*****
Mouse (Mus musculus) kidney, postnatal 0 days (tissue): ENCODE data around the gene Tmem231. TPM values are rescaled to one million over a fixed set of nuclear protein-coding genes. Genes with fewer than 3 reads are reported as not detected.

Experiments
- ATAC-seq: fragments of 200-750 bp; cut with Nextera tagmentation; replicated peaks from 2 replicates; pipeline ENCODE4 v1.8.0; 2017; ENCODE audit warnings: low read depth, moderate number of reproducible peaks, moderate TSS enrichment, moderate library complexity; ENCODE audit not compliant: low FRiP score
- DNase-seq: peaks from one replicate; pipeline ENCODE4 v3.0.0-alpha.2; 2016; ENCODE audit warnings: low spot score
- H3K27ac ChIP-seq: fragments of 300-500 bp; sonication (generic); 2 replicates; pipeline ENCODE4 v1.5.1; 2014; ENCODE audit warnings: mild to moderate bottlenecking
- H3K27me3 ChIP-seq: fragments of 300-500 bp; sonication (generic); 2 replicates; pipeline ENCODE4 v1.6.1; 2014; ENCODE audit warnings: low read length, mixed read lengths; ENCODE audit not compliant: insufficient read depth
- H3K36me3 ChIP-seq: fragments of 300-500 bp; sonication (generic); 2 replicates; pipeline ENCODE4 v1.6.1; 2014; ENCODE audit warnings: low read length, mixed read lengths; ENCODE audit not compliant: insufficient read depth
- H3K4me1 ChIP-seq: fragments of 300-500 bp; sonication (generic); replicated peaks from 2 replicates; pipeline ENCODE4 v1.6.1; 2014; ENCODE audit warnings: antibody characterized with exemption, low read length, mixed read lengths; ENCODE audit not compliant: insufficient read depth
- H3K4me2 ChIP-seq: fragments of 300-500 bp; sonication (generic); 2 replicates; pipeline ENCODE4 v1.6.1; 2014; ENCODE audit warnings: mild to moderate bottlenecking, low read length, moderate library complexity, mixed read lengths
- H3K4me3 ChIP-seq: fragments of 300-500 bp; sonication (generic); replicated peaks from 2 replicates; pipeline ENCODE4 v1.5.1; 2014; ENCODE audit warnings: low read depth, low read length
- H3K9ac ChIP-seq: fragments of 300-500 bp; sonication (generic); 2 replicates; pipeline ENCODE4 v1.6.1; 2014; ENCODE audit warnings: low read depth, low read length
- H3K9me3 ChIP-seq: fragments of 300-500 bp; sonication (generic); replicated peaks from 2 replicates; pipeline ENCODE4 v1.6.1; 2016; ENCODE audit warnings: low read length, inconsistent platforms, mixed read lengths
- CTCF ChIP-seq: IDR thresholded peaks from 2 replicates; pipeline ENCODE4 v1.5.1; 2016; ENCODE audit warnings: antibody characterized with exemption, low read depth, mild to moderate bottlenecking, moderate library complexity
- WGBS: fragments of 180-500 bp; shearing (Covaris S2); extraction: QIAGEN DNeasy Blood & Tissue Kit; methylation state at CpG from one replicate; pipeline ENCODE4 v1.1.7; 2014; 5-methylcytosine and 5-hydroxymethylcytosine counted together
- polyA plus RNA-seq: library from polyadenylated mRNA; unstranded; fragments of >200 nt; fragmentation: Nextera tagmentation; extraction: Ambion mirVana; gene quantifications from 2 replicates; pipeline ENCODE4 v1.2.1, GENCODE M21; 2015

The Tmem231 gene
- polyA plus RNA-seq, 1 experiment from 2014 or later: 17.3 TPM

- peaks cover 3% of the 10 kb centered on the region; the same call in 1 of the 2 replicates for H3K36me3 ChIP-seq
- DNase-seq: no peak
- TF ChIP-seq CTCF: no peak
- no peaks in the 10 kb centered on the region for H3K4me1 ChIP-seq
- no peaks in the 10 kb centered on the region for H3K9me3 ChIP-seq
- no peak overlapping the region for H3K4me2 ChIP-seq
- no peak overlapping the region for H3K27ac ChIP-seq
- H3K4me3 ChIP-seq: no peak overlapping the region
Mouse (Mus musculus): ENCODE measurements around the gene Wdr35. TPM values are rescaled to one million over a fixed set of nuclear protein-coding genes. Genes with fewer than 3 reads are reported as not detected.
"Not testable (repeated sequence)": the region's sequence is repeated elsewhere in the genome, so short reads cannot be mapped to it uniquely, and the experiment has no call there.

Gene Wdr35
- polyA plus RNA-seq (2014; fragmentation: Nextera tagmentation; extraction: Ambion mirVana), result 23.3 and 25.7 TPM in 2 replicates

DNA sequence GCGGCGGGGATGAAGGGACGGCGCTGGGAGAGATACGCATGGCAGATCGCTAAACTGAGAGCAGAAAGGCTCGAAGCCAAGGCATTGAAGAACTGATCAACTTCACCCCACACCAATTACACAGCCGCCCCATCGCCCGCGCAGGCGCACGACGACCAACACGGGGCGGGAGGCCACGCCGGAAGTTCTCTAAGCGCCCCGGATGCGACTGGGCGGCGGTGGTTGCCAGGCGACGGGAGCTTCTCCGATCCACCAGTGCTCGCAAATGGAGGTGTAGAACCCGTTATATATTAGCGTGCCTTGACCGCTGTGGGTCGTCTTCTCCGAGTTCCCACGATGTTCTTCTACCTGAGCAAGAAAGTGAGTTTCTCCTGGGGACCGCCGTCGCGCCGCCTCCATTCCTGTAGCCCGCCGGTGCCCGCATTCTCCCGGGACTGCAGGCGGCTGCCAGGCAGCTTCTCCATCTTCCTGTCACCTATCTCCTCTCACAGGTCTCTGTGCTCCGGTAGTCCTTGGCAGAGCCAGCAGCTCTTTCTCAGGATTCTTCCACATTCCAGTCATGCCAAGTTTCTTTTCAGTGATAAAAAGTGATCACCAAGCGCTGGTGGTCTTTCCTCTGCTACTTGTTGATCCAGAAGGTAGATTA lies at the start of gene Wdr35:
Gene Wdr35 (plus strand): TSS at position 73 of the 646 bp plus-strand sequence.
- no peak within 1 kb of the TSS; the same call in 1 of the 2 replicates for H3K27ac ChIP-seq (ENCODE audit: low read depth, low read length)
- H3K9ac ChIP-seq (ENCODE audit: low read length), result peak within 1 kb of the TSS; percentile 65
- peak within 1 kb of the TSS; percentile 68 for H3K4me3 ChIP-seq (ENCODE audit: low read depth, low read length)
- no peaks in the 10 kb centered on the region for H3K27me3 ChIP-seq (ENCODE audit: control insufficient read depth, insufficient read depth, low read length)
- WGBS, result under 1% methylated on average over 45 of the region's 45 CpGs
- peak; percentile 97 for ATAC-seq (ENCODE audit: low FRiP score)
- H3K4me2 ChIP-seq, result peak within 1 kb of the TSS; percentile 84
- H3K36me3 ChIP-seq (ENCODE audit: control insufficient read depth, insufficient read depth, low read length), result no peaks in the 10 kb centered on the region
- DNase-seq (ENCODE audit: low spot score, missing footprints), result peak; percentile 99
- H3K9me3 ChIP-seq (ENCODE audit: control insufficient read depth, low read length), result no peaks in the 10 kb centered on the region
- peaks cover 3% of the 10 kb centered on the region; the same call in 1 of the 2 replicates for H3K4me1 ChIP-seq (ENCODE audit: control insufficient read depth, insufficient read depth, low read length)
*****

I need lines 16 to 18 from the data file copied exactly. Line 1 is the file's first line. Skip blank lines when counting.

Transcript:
The Tmem231 gene
- polyA plus RNA-seq, 1 experiment from 2014 or later: 17.3 TPM

- peaks cover 3% of the 10 kb centered on the region; the same call in 1 of the 2 replicates for H3K36me3 ChIP-seq